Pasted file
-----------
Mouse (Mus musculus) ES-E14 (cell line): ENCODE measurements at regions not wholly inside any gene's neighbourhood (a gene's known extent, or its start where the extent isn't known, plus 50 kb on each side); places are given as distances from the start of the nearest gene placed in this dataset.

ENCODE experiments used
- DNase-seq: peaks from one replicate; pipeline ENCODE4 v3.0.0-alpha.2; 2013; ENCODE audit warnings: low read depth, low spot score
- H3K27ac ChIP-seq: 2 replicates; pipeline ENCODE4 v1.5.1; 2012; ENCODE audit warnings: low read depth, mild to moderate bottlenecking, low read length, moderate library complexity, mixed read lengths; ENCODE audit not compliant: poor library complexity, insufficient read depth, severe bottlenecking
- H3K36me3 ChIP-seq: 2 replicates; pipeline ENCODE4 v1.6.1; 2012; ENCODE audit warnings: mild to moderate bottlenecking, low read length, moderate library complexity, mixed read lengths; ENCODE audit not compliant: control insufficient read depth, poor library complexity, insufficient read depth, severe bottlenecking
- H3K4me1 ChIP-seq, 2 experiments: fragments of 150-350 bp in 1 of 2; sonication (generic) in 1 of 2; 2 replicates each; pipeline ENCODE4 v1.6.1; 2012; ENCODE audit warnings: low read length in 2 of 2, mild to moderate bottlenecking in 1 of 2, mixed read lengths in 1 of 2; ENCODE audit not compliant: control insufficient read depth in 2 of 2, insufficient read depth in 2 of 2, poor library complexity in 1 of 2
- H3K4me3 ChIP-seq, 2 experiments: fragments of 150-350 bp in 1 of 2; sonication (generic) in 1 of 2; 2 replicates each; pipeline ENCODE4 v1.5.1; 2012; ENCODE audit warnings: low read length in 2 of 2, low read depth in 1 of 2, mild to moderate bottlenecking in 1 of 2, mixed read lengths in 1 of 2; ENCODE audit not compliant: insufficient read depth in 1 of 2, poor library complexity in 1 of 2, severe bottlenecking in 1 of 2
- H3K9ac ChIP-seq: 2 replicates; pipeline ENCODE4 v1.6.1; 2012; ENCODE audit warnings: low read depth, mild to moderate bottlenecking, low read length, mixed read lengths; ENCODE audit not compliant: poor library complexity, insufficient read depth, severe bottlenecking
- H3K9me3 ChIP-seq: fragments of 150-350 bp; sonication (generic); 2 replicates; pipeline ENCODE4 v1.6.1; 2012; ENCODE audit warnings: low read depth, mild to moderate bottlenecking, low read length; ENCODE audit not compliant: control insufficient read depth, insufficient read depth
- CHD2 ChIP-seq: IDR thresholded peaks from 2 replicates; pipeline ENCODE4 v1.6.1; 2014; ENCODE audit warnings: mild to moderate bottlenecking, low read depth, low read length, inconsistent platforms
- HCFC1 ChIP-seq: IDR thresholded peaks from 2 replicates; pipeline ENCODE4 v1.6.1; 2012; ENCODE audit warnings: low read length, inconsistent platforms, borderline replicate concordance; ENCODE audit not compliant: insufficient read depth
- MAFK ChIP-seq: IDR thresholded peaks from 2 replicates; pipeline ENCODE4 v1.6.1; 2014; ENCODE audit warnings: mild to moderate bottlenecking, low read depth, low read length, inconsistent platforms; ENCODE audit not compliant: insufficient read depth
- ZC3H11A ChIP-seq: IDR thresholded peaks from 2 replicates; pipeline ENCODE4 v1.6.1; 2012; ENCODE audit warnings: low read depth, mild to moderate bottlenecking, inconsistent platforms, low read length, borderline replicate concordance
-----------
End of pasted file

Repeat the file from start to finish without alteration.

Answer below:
Mouse (Mus musculus) ES-E14 (cell line): ENCODE measurements at regions not wholly inside any gene's neighbourhood (a gene's known extent, or its start where the extent isn't known, plus 50 kb on each side); places are given as distances from the start of the nearest gene placed in this dataset.

ENCODE experiments used
- DNase-seq: peaks from one replicate; pipeline ENCODE4 v3.0.0-alpha.2; 2013; ENCODE audit warnings: low read depth, low spot score
- H3K27ac ChIP-seq: 2 replicates; pipeline ENCODE4 v1.5.1; 2012; ENCODE audit warnings: low read depth, mild to moderate bottlenecking, low read length, moderate library complexity, mixed read lengths; ENCODE audit not compliant: poor library complexity, insufficient read depth, severe bottlenecking
- H3K36me3 ChIP-seq: 2 replicates; pipeline ENCODE4 v1.6.1; 2012; ENCODE audit warnings: mild to moderate bottlenecking, low read length, moderate library complexity, mixed read lengths; ENCODE audit not compliant: control insufficient read depth, poor library complexity, insufficient read depth, severe bottlenecking
- H3K4me1 ChIP-seq, 2 experiments: fragments of 150-350 bp in 1 of 2; sonication (generic) in 1 of 2; 2 replicates each; pipeline ENCODE4 v1.6.1; 2012; ENCODE audit warnings: low read length in 2 of 2, mild to moderate bottlenecking in 1 of 2, mixed read lengths in 1 of 2; ENCODE audit not compliant: control insufficient read depth in 2 of 2, insufficient read depth in 2 of 2, poor library complexity in 1 of 2
- H3K4me3 ChIP-seq, 2 experiments: fragments of 150-350 bp in 1 of 2; sonication (generic) in 1 of 2; 2 replicates each; pipeline ENCODE4 v1.5.1; 2012; ENCODE audit warnings: low read length in 2 of 2, low read depth in 1 of 2, mild to moderate bottlenecking in 1 of 2, mixed read lengths in 1 of 2; ENCODE audit not compliant: insufficient read depth in 1 of 2, poor library complexity in 1 of 2, severe bottlenecking in 1 of 2
- H3K9ac ChIP-seq: 2 replicates; pipeline ENCODE4 v1.6.1; 2012; ENCODE audit warnings: low read depth, mild to moderate bottlenecking, low read length, mixed read lengths; ENCODE audit not compliant: poor library complexity, insufficient read depth, severe bottlenecking
- H3K9me3 ChIP-seq: fragments of 150-350 bp; sonication (generic); 2 replicates; pipeline ENCODE4 v1.6.1; 2012; ENCODE audit warnings: low read depth, mild to moderate bottlenecking, low read length; ENCODE audit not compliant: control insufficient read depth, insufficient read depth
- CHD2 ChIP-seq: IDR thresholded peaks from 2 replicates; pipeline ENCODE4 v1.6.1; 2014; ENCODE audit warnings: mild to moderate bottlenecking, low read depth, low read length, inconsistent platforms
- HCFC1 ChIP-seq: IDR thresholded peaks from 2 replicates; pipeline ENCODE4 v1.6.1; 2012; ENCODE audit warnings: low read length, inconsistent platforms, borderline replicate concordance; ENCODE audit not compliant: insufficient read depth
- MAFK ChIP-seq: IDR thresholded peaks from 2 replicates; pipeline ENCODE4 v1.6.1; 2014; ENCODE audit warnings: mild to moderate bottlenecking, low read depth, low read length, inconsistent platforms; ENCODE audit not compliant: insufficient read depth
- ZC3H11A ChIP-seq: IDR thresholded peaks from 2 replicates; pipeline ENCODE4 v1.6.1; 2012; ENCODE audit warnings: low read depth, mild to moderate bottlenecking, inconsistent platforms, low read length, borderline replicate concordance